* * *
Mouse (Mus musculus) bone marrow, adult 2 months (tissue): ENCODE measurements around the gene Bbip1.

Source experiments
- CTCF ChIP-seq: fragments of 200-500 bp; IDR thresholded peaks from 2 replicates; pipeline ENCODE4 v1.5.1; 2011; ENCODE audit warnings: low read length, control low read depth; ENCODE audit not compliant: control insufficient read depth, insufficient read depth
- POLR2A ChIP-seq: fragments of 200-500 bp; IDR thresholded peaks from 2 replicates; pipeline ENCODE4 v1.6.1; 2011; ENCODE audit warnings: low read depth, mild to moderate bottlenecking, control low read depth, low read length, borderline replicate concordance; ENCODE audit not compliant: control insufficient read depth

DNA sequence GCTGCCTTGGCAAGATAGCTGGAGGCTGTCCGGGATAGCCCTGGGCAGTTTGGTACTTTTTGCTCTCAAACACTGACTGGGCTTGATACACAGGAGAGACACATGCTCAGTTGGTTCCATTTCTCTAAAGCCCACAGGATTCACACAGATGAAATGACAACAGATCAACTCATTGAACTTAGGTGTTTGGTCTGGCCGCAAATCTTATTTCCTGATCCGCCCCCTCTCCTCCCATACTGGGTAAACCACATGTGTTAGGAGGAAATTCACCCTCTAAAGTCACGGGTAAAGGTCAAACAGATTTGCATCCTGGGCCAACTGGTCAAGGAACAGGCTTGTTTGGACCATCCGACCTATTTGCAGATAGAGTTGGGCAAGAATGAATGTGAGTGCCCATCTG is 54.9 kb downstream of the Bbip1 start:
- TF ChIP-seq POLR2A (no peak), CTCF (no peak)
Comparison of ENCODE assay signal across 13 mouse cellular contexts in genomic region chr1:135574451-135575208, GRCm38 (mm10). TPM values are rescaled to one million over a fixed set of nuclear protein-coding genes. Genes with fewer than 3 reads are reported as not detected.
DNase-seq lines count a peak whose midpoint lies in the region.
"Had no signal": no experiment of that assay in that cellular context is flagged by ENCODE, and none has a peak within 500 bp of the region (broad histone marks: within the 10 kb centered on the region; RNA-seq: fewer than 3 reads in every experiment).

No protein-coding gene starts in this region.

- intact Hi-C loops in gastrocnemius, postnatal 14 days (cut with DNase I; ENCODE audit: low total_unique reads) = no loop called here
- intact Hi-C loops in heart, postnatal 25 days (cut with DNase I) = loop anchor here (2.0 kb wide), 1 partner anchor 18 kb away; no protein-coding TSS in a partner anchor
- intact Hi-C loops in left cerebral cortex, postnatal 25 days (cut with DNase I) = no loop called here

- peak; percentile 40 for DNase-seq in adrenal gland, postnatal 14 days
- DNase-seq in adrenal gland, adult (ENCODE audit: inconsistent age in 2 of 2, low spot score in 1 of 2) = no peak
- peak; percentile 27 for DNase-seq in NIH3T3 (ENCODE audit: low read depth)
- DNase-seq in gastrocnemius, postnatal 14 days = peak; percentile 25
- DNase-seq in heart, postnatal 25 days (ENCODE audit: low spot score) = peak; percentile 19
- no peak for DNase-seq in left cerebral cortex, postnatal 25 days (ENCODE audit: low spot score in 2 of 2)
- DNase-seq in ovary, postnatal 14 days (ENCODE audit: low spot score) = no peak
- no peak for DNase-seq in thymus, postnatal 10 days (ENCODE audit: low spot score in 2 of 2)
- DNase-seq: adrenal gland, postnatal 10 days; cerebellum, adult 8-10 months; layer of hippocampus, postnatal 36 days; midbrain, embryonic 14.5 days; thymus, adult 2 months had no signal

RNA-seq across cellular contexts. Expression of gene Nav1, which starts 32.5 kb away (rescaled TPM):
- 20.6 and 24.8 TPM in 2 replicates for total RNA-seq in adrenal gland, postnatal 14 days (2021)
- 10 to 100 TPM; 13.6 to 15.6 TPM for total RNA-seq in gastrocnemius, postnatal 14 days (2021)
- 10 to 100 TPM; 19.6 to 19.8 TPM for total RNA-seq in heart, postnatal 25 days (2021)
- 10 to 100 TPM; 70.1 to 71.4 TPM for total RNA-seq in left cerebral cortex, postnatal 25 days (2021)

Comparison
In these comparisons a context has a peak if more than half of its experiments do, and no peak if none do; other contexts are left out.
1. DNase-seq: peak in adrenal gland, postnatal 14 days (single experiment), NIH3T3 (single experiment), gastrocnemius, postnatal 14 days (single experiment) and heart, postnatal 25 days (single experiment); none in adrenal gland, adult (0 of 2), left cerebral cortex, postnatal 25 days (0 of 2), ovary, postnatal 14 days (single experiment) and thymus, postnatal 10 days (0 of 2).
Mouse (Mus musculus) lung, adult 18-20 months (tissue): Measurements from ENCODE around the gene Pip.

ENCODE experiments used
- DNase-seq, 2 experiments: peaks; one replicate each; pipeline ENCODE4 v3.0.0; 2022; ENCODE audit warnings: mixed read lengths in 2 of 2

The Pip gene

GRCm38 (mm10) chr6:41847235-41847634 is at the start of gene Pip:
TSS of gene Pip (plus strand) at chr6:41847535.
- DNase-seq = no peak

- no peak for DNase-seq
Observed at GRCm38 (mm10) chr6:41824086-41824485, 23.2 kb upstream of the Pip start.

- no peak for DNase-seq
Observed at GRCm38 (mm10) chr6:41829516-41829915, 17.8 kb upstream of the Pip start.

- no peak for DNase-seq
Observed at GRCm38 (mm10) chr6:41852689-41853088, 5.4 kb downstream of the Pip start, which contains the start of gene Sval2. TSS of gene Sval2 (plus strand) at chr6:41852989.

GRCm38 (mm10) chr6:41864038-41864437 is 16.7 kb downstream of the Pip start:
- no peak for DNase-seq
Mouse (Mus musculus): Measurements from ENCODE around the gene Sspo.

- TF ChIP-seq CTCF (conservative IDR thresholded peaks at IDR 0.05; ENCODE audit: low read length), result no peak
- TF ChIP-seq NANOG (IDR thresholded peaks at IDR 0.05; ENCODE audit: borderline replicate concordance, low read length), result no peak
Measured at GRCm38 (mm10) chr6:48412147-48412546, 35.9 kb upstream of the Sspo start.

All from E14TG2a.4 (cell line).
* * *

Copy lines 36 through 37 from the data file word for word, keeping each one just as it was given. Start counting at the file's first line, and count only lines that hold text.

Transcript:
TSS of gene Pip (plus strand) at chr6:41847535.
- DNase-seq = no peak